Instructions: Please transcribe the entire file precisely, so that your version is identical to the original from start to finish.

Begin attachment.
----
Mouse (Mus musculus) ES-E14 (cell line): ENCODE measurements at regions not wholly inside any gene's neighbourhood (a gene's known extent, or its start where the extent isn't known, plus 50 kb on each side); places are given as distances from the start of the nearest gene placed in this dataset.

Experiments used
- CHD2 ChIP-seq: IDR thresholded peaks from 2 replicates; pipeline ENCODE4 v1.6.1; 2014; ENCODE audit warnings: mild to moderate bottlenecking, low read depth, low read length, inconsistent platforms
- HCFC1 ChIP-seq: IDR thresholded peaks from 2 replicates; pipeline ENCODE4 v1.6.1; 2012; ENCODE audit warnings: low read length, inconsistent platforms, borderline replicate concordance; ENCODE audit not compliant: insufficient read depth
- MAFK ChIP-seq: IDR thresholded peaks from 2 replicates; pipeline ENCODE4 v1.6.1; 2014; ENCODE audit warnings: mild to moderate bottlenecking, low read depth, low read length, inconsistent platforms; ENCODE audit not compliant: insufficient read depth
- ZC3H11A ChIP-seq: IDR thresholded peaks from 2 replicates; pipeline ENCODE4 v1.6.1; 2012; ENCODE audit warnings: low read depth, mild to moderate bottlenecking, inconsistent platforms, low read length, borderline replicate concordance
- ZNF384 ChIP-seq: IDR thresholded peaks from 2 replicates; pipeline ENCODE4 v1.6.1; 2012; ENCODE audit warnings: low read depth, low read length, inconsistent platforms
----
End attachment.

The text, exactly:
Mouse (Mus musculus) ES-E14 (cell line): ENCODE measurements at regions not wholly inside any gene's neighbourhood (a gene's known extent, or its start where the extent isn't known, plus 50 kb on each side); places are given as distances from the start of the nearest gene placed in this dataset.

Experiments used
- CHD2 ChIP-seq: IDR thresholded peaks from 2 replicates; pipeline ENCODE4 v1.6.1; 2014; ENCODE audit warnings: mild to moderate bottlenecking, low read depth, low read length, inconsistent platforms
- HCFC1 ChIP-seq: IDR thresholded peaks from 2 replicates; pipeline ENCODE4 v1.6.1; 2012; ENCODE audit warnings: low read length, inconsistent platforms, borderline replicate concordance; ENCODE audit not compliant: insufficient read depth
- MAFK ChIP-seq: IDR thresholded peaks from 2 replicates; pipeline ENCODE4 v1.6.1; 2014; ENCODE audit warnings: mild to moderate bottlenecking, low read depth, low read length, inconsistent platforms; ENCODE audit not compliant: insufficient read depth
- ZC3H11A ChIP-seq: IDR thresholded peaks from 2 replicates; pipeline ENCODE4 v1.6.1; 2012; ENCODE audit warnings: low read depth, mild to moderate bottlenecking, inconsistent platforms, low read length, borderline replicate concordance
- ZNF384 ChIP-seq: IDR thresholded peaks from 2 replicates; pipeline ENCODE4 v1.6.1; 2012; ENCODE audit warnings: low read depth, low read length, inconsistent platforms